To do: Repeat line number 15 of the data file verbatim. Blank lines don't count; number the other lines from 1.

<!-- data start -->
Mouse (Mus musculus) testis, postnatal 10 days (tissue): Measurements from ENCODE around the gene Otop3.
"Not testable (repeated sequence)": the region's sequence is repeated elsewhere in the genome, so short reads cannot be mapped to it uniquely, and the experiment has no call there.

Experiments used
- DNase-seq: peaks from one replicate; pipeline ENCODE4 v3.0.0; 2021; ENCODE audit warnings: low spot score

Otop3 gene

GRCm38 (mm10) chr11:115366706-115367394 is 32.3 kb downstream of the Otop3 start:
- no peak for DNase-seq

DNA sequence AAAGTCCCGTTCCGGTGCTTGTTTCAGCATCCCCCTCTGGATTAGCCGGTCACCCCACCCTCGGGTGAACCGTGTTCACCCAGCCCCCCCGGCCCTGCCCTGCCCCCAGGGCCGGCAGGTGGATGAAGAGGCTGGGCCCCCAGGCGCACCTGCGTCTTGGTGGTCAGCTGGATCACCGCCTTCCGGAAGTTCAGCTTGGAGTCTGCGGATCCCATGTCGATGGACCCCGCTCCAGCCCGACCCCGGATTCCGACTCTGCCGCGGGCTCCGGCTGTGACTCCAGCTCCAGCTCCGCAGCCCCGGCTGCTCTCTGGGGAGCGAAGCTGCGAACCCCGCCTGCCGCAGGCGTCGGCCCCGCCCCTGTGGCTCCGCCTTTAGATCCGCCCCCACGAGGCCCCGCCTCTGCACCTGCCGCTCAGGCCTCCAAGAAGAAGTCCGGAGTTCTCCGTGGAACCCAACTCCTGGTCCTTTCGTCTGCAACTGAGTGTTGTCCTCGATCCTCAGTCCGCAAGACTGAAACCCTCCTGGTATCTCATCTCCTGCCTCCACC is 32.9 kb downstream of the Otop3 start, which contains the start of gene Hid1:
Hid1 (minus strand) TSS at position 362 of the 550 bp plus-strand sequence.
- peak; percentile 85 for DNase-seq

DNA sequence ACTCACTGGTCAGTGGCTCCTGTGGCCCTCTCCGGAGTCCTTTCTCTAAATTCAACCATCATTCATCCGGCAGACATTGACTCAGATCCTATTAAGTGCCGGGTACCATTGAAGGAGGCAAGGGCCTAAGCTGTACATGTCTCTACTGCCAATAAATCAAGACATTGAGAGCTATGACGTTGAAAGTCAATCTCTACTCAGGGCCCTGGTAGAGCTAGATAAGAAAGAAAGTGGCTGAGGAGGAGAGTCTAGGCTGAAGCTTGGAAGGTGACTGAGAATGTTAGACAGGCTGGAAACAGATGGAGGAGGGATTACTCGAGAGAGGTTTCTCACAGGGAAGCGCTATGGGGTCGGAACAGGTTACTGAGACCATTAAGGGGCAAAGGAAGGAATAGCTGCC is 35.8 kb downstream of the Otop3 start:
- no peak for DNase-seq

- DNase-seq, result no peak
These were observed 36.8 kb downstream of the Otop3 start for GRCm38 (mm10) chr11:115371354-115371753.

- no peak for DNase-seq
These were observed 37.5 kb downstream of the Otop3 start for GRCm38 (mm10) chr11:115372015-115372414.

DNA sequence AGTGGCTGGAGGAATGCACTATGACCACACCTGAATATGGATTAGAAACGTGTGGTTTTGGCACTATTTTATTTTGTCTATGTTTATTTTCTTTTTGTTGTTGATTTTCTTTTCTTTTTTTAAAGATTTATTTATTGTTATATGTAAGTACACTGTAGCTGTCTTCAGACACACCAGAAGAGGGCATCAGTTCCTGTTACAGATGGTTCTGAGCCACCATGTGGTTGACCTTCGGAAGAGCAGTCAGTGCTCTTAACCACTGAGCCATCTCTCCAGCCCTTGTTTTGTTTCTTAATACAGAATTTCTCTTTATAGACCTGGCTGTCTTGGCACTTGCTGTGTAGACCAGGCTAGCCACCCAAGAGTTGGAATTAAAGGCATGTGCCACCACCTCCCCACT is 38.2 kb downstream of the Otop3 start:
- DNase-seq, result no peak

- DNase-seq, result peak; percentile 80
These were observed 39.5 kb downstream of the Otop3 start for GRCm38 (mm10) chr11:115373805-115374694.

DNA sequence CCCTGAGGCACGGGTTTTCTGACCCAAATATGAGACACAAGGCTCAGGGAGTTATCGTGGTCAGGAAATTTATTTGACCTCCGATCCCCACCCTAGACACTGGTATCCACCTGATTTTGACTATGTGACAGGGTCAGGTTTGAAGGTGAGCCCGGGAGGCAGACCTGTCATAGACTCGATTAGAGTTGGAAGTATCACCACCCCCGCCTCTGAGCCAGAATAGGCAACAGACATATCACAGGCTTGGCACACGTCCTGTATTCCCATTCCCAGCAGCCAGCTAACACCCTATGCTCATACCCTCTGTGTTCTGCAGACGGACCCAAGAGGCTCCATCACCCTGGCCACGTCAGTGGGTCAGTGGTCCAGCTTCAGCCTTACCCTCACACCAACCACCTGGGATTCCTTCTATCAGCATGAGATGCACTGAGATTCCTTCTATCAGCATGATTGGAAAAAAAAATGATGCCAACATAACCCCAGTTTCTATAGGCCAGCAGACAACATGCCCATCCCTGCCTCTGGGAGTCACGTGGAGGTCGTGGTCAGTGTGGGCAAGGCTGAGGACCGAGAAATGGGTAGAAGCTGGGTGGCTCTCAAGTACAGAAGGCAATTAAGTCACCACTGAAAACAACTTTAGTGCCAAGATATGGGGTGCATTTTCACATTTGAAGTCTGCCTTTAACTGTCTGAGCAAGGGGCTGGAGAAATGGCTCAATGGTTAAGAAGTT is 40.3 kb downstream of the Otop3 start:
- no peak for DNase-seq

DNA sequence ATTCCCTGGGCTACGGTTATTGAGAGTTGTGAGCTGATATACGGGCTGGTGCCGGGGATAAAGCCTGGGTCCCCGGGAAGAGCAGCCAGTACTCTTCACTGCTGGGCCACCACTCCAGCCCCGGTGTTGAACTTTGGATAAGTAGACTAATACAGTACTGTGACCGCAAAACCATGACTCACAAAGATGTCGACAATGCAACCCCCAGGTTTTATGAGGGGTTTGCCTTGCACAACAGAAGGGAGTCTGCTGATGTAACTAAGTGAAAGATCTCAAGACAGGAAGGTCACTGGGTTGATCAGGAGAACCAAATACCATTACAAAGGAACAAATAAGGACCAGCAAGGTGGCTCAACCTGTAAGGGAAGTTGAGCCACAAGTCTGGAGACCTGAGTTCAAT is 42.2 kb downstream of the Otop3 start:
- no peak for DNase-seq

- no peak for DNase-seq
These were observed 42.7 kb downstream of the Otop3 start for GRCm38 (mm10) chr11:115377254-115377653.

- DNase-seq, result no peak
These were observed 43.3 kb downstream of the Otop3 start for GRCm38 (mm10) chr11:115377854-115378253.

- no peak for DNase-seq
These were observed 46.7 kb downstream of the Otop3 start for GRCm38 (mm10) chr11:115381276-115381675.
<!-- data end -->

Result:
- no peak for DNase-seq